David Willetts – Minister for Universities and Science – Speaking in Cambridge

David Willetts MP, Minister of State for Universities and Science,

David Willetts MP, Minister of State for Universities and Science.

David Willetts MP, Minister of State for Universities and Science, is speaking in Cambridge this evening, the 3rd of March 2011. The event, described as “an evening with” and a “debate” rather than simply a speech, has been organised by the Cambridge University Scientific Society and only members of that society and members of Cambridge University are able to attend. Pre-registration is required as is turning up with a photo-ID such as a driving licence; this suggests the organisers may be expecting trouble and protests. A £2 charge is being imposed on those who are not members of the society.

I think it is a pity that events such as this are rarely open to the public; many of those who might want to hear from the universities minister such as school pupils and their parents in the city won’t be able to attend.

I oppose undergraduate tuition fees for UK students doing their first degrees in the UK. I have expanded on that view in another article.

In advance of attending I’ve been giving some thought to issues I’d like to see addressed:

Uncertainty for Institutions

The event is being held the day after a letter was published in the national press from 681 Oxford and Cambridge academics drawing public attention to the fact the institutions are being asked to set tuition fees without full information on how much income they will be getting.

I think the letter raises a key point and question for the Minister is why the Government’s proposals don’t include measures intended to soften the impact of the transition to a greater reliance on funding from students; and why full details of the Government’s proposals have not been made available to universities before requiring them to decide what level of fees they would like to charge.

Wider Economic Consequences of Tuition Fees

Massive increases in student debt will surely have a huge impact on the lives of those who choose to go to university, delaying the time graduates are able to get a mortgage, making it harder for them to get loans. Cambridge’s MP Julian Huppert put this question to the Minister in November and Mr Willetts responded:

When many building societies and lenders assess young people and graduates for mortgages, they will see lower monthly outgoings under our proposals than they would under the system that we inherited from the previous Government.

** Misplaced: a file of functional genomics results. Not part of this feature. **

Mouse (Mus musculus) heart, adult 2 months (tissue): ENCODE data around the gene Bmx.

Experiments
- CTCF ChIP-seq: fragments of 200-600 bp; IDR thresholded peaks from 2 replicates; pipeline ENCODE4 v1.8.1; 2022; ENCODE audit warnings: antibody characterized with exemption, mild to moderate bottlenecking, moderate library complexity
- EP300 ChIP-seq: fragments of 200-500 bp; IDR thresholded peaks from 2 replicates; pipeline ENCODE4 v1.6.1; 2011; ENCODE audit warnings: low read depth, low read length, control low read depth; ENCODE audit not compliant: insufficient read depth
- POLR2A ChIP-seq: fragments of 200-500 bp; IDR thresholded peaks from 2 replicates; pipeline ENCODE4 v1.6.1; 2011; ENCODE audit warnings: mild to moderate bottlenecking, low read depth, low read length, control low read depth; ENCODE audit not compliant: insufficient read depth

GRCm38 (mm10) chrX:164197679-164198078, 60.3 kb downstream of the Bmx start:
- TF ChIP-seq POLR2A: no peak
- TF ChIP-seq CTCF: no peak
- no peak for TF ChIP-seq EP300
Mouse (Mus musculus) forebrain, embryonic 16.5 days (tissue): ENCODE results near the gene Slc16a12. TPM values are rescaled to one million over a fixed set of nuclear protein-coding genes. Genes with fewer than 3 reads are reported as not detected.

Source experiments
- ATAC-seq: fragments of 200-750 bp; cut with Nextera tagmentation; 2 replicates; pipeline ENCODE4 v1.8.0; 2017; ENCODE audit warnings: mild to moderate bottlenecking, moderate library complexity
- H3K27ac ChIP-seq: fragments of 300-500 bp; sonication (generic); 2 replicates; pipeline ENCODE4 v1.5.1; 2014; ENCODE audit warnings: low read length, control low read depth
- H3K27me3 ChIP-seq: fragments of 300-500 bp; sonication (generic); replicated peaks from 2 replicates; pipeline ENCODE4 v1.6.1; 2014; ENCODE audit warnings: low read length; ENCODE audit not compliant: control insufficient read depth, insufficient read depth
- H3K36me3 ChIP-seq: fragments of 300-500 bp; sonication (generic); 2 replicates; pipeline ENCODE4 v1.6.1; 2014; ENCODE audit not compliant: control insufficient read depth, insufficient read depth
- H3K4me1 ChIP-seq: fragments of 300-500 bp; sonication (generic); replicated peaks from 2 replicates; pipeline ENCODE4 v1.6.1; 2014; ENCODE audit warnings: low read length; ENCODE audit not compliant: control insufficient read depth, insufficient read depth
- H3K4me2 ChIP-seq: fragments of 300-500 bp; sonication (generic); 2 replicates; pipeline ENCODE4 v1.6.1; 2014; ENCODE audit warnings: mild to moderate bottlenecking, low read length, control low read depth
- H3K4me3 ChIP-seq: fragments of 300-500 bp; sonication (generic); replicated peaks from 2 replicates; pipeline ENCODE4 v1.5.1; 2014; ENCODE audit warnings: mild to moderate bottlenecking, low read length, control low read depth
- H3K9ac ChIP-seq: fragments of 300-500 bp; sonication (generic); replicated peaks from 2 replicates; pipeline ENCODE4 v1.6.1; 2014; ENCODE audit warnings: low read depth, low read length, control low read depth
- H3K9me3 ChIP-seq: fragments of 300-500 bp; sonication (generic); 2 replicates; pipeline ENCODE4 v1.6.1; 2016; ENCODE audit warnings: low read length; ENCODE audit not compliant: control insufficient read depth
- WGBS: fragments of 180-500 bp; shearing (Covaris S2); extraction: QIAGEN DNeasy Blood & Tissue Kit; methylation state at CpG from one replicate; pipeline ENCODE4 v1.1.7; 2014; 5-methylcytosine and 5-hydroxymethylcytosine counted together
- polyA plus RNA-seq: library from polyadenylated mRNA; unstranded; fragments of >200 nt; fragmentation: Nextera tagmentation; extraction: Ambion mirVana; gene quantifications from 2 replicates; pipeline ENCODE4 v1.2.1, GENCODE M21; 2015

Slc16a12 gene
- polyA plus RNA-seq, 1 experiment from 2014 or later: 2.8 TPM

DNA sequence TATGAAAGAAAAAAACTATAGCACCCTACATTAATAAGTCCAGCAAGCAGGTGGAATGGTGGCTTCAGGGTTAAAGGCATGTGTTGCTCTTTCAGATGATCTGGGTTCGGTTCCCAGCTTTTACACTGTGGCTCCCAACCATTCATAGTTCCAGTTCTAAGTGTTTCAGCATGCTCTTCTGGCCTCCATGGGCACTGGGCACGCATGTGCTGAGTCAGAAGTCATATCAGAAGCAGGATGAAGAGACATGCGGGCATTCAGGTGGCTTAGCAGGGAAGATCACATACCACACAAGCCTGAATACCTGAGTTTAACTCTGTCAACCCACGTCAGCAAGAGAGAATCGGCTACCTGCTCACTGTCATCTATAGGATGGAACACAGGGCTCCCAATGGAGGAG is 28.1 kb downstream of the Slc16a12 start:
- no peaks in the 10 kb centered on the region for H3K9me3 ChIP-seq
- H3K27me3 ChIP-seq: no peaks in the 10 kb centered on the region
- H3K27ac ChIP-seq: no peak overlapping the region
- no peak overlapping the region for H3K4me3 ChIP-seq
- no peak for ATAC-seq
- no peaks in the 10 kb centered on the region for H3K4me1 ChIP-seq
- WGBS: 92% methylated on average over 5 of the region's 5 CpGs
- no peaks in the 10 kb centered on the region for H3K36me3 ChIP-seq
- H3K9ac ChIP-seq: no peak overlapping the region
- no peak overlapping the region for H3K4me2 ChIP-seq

I would like find out if that view is supported by assurances the government has received from the financial sector. On what does the Minister base is assumption that the total debt graduates are in will be discounted by mortgage providers and that they will only look at outgoings?

On the subject of any advice the Government has received from the financial sector; or risk assessments the government has carried out itself, I’d like to ask about what I see as a potential parallel with the recent mortgage crisis which, if Governments hadn’t stepped in, would have completely broken the banking system. There we had people taking out large loans, because they felt entitled to something they felt they needed but couldn’t afford; that coupled with easy access to credit pushed prices up and left people with crippling debts they couldn’t afford and an asset that wasn’t worth what they paid for. While there are greater safeguards in relation to paying back student debt are they sufficient to ensure the same thing doesn’t happen.

The government is going to sell the student debt, as it does now, to the financial sector. How confident is the government that will be good debt, that it will get paid back, and we are not setting the country up for another even bigger financial melt-down in the decades to come? What, if anything has the financial sector said to the Government about this?

Students As Consumers – Strengthening Students’ Unions

When student tuition fees first came in one argument made was that they would empower students, as consumers, to demand better quality and better value for money from their courses. As an elected student union representative during those early years of tuition fees I and others had great expectations, however nothing really changed and the universities remained in a position of power over their students.

Is there a risk that as tuition fees get higher, rather than being empowered to challenge their universities, students will actually become a weaker influence as they become primarily concerned with keeping their heads down and getting a degree and less prepared to make a fuss for which they risk being personally persecuted.

When top-up fees were introduced the Office for the Adjudicator in Higher Education was introduced; why are there no steps being taken along with this latest hike in fees to further empower and protect students? For example: